Nesta Quin was born on a starry night four decades ago on the shores of the Parramatta River just a stones throw from the Sydney Harbour Bridge. He was educated at Fort Street and Sydney University where he occasionally attended classes when not playing cricket. He has never married, has accidentally sired four beautiful children and is perennially haunted by the memory of repercussions suffered after sledging an aging Jeff Thomson in South Brisbane one sunny afternoon. Although, chronically ergophobic Nesta is currently writing a book about kookaburras, aromatherapy and jelly beans. If you’d like to contact Nesta click here.
The Trumpet’s earliest cricket memory was of his father’s delight watching a black and white television as David Hughes smashed John Mortimore all around Old Trafford in the dark to win this Gilllette Cup match. A few years later, the Trumpet was at Aigburth, Liverpool watching the likes of Big Clive, Barry Richards and Gordon Greenidge playing county cricket. Soon came visits to Old Trafford for Lanky matches and Tests, including the Saturday of this one, when Botham smeared 118 in no time. The Trumpet essayed a few right-arm outswingers for Hightown and Putney, but only his catching was really up to much and that went with the 20/20 eyesight as age overtook him. He watches as much cricket as he can at The Oval, Lord’s or on television and remains endlessly fascinated by the Greatest of Games. He is delighted and honoured to write at 99.94 and he occasionally blogs as Mouth of the Mersey. His favourite current player is Swanny, for all his self-publicity, but he knows that SK Warne is the best player he has ever seen and probably will ever see. You can find the Trumpet on Twitter at garynaylor999, occasionally on the Sofa at Testmatchsofa.com and in the stalls at westend.broadwayworld.com. What doesn’t fit in on those sites, gets posted here. And feel free to tweet me @garynaylor999.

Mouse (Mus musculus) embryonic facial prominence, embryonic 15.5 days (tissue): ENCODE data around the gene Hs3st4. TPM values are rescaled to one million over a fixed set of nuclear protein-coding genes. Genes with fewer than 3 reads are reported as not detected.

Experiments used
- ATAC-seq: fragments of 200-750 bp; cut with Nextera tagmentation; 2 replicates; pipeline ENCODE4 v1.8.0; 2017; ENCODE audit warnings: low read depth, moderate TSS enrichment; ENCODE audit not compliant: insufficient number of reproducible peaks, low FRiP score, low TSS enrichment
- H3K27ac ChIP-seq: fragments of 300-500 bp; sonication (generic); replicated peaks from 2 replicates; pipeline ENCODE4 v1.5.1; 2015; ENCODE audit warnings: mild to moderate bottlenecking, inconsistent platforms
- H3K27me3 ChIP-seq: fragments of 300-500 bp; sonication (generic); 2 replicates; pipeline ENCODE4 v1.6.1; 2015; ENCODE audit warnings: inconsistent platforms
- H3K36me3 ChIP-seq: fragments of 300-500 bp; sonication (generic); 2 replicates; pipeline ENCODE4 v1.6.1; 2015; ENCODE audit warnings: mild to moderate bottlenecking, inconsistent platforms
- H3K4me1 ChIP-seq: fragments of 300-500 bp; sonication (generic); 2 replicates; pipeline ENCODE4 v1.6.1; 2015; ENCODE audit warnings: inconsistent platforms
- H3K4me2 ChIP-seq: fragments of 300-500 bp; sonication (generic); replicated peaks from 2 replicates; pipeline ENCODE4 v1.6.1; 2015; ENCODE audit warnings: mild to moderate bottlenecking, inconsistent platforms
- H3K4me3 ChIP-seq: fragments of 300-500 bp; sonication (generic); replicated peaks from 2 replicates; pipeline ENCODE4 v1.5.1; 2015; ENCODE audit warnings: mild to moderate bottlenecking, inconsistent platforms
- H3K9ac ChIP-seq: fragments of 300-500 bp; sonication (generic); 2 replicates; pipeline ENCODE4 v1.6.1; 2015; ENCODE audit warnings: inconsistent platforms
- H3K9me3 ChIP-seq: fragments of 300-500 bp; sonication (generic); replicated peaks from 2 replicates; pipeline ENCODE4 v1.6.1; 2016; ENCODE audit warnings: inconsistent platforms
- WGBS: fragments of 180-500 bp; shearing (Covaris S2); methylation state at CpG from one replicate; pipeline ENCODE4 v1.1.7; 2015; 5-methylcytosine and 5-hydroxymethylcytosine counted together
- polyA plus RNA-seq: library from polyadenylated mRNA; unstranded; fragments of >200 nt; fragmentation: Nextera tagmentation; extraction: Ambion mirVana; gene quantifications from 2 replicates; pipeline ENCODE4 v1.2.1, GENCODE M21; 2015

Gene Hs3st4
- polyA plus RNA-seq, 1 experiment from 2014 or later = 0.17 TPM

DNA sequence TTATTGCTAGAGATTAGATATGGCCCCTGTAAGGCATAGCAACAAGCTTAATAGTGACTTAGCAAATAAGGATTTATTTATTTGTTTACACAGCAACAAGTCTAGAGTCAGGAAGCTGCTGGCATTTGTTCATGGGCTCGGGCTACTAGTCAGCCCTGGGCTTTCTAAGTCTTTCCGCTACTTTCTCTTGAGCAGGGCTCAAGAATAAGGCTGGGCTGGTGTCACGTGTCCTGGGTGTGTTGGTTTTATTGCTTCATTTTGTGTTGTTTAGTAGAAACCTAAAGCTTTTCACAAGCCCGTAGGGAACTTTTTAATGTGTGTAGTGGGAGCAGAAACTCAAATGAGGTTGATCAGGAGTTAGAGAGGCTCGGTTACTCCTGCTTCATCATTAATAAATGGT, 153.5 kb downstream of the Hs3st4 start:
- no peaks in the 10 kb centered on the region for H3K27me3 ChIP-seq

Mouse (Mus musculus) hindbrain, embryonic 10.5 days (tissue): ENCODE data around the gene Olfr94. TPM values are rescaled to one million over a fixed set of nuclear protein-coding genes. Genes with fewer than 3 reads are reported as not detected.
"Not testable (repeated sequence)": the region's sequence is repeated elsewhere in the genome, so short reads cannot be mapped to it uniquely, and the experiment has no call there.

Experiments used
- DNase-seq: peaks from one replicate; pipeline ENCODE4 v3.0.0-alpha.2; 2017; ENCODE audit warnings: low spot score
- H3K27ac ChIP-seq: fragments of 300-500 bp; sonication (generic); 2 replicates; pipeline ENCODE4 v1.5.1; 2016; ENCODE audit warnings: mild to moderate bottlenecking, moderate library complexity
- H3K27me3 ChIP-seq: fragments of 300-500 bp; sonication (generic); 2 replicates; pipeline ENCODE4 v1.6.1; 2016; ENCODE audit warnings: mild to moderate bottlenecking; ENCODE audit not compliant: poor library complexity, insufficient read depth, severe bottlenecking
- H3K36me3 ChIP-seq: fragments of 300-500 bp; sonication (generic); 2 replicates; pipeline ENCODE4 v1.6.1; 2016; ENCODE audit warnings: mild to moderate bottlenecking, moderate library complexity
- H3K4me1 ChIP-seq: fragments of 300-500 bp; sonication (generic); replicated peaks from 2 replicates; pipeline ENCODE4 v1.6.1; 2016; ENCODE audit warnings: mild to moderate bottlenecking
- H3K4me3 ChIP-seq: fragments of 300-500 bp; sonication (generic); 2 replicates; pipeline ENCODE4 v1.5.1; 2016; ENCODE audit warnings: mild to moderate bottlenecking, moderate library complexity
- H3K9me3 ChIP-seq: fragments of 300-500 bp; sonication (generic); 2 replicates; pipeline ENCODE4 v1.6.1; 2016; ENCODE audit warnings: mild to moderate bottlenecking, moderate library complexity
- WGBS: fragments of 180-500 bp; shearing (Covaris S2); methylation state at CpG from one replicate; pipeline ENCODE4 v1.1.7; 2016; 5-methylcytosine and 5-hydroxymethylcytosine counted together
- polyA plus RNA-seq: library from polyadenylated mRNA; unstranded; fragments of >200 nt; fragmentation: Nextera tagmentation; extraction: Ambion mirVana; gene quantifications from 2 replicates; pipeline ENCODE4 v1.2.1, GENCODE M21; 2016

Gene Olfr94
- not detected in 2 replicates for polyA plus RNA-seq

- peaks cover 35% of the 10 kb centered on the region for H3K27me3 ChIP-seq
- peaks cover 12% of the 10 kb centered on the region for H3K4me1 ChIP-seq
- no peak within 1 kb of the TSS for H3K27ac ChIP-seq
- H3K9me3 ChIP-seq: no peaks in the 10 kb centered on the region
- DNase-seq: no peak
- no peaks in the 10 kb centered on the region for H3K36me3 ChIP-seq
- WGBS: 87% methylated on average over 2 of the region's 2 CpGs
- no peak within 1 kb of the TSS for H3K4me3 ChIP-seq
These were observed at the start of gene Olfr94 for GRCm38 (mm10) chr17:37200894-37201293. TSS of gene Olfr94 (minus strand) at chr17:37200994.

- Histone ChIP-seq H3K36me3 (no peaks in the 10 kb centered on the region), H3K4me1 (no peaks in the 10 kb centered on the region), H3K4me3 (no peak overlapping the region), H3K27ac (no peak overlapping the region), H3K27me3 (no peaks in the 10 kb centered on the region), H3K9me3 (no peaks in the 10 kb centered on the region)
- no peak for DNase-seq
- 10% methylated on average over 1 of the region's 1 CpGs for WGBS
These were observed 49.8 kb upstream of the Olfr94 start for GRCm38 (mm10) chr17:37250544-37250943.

Rajesh Kannan’s first memory is India’s win at the World Championship of Cricket in 1985, and things have gone downhill ever since. Living in sunny Singapore, he’s spared the jingoism of a national cricket press, but wishes he could just retire and travel to watch cricket full-time. In the meantime, he’s content to catch the game on the tube, and continues his fruitless search for a stroke to match Mark Waugh’s flick off the hips.